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Digital History Teaching tools and Archiving

After reading three of the Articles from the American Historical Association plus Dr. McLurken’s “Observations on Archives and Teaching Undergraduates in the Digital Age”, I am once again reminded how important and  influential the digital age is to the learning and teaching of history. As a student of history and a future teacher of middle school social studies, I really appreciated all of these articles.

Barbara Weinstein’s “Doing History in the Digital Age” expressed many of the issues and concerns that we talked about a few weeks ago with data mining and online databases. Weinstein reminds us that though online journals both archived and posted, are easily accessible, a reader and scholar may loose the context and nuance that is associated with the physical journal itself. The reader is not privy to other articles of interest in the journal, past what they are searching for at the moment, causing them to loose out on potential interesting scholarship. Personally, I agree with Weinstein on this point, as we were talking about a few weeks ago, when searching through online newspapers you only receive the exact article or subject that you were searching for, but you miss out on the advertisments or further editorials help piece together the feeling of the historical period. Its interesting to read about it but I think that we miss out on the particular flavor of the time when we omit the complete journal or newspaper in our search.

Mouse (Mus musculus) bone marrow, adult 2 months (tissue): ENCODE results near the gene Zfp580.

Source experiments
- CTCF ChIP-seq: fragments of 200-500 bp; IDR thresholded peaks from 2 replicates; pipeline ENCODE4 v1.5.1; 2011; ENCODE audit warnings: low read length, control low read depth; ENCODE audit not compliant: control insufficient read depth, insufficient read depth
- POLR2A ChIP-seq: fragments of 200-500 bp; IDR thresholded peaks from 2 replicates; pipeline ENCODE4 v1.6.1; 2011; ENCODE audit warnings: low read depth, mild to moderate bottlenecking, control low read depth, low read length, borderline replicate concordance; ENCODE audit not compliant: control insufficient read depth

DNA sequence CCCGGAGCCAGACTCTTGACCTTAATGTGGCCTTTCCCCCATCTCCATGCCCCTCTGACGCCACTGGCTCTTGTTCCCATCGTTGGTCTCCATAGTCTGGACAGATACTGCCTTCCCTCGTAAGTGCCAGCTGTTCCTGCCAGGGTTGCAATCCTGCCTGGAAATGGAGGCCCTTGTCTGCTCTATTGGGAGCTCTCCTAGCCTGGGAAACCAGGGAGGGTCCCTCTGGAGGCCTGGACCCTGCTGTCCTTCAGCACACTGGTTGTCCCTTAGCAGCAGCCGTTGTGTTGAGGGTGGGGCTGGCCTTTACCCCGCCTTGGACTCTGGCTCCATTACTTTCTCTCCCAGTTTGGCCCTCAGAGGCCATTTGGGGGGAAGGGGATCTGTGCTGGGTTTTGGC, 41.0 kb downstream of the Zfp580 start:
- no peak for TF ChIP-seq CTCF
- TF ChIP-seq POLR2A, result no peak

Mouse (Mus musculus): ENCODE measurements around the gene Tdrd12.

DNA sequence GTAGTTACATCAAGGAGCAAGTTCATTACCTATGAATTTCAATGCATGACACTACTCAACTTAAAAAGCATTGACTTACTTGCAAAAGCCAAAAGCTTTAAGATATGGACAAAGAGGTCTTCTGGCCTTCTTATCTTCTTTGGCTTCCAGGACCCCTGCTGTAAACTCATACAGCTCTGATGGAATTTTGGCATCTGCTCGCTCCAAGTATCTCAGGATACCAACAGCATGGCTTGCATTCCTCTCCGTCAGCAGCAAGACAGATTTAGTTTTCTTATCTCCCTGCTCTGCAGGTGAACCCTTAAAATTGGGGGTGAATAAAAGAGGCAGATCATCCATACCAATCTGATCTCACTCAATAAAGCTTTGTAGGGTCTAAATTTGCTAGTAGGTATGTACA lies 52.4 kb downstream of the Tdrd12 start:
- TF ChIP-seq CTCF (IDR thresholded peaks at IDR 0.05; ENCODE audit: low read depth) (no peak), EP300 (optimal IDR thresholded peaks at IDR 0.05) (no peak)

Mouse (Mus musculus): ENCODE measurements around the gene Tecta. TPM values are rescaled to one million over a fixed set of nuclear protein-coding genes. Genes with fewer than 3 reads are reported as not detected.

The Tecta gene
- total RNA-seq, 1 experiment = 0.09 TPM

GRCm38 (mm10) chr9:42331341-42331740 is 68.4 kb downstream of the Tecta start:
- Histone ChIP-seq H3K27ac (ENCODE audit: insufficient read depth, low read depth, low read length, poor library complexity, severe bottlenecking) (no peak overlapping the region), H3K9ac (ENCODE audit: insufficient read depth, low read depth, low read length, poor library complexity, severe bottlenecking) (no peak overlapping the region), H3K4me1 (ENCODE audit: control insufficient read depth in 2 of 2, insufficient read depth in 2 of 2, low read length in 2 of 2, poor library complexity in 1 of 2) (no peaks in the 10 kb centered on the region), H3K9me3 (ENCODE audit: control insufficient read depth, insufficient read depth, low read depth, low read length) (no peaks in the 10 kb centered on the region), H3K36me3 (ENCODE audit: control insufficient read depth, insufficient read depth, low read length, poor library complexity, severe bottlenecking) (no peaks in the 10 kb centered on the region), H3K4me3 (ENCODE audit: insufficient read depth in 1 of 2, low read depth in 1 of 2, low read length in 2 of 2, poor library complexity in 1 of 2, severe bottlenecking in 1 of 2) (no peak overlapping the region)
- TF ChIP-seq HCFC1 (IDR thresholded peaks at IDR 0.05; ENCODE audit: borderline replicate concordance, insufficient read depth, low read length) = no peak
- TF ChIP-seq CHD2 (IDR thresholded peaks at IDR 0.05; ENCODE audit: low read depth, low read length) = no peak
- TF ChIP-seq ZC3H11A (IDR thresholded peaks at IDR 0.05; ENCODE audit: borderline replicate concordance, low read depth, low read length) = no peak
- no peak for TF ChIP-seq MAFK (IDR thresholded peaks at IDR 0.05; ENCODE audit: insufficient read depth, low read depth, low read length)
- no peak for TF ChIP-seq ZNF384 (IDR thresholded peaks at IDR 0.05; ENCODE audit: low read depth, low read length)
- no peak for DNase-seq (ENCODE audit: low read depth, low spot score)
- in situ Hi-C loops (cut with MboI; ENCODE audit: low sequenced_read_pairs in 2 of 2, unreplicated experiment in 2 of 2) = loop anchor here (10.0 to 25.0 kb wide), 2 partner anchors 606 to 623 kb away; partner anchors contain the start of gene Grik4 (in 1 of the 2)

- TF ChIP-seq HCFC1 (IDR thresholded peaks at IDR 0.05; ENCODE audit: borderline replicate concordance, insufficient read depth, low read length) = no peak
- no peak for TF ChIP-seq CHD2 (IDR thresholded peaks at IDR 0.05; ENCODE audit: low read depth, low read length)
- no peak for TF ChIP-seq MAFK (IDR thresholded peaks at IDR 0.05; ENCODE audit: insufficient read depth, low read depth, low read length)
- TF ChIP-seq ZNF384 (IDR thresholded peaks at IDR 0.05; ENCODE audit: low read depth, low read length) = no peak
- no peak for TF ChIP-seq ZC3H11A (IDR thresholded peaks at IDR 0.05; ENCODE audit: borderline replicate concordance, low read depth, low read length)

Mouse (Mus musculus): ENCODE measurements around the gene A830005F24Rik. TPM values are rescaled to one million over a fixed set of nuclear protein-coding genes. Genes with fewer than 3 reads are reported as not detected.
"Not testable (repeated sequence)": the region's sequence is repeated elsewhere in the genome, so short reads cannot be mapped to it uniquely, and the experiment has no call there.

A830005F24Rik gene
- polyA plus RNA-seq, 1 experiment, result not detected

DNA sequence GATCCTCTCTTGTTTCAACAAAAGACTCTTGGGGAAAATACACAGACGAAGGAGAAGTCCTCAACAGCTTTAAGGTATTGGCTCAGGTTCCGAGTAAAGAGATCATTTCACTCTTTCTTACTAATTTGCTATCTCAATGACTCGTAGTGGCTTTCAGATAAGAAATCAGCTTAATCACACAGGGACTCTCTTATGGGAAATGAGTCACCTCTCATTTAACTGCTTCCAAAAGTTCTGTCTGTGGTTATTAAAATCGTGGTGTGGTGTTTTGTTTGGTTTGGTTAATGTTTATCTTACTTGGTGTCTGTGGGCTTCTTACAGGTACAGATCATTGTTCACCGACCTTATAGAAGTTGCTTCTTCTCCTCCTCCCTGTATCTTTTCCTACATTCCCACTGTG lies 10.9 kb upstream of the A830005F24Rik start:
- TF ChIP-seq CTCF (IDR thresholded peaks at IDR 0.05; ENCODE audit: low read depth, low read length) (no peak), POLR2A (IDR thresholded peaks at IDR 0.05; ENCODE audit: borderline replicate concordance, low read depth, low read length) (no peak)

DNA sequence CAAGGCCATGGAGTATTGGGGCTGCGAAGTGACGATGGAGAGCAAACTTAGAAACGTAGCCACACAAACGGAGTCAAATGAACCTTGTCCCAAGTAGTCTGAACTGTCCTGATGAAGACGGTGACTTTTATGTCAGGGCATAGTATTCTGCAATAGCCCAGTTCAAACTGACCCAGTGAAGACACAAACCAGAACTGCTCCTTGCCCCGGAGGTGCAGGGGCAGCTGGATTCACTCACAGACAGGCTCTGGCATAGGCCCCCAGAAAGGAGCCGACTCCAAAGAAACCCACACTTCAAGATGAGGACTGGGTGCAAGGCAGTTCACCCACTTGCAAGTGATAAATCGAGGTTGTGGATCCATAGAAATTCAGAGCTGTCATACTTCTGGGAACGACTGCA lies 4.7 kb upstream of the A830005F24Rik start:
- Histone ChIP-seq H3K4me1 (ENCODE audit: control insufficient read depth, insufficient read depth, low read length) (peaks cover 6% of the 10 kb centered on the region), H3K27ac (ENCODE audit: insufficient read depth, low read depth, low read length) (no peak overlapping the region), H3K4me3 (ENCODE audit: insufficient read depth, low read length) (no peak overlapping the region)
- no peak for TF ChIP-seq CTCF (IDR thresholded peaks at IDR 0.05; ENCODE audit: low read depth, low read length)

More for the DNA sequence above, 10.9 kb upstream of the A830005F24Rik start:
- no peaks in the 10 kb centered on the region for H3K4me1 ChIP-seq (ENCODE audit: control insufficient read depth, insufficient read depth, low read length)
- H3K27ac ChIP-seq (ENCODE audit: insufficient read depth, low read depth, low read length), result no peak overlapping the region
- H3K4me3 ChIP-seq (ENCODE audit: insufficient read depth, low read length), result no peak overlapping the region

I was drawn to Christopher Miller’s article simple because of the title: ” Strange Facts in the History Classroom: or How I learned to Stop Worrying and Love the Wiki(pedia)”.


Being a Kubrick fan and more so a Peter Sellers fan, I had to read on; I have to say, I found his class assignment/sociological experiment quite intriguing. After our discussion of Wikipedia,  I noticed many of Miller’s finding mirrored the responses from our class when posed the same question.  I felt further challenged by the notion of ” how can we know if anything is true”. This is constantly something I struggle with when researching online…or anywhere for that matter.  When analyzing a thesis or really any scholarly article that means to prove a point, how can we know what is actually true. Now don’t get me wrong, I am not saying that historians are falsifying research or blatantly lying, but I feel that a lot of research is open to interpretation. If your point it to prove a hypothesis, than you will find the evidence to prove it.  In this digital age, it is so much easier to find this evidence to prove your point because you have an overwhelming amount of sources to choose from. Being the skeptic and cynic that I am, I tend to meet many of the articles that prove hypotheses with a critical eye, whether that is the correct approach…I don’t know. What can you trust when researching a subject, what constitutes an expert? Is it years of scholarship or immersion in a particular subject? I don’t mean to offend any experts of course, I am just postulating on the aim of Miller’s project, to actively engage his students in a critical analysis of online information, namely encyclopedias and the information that they produce and provide.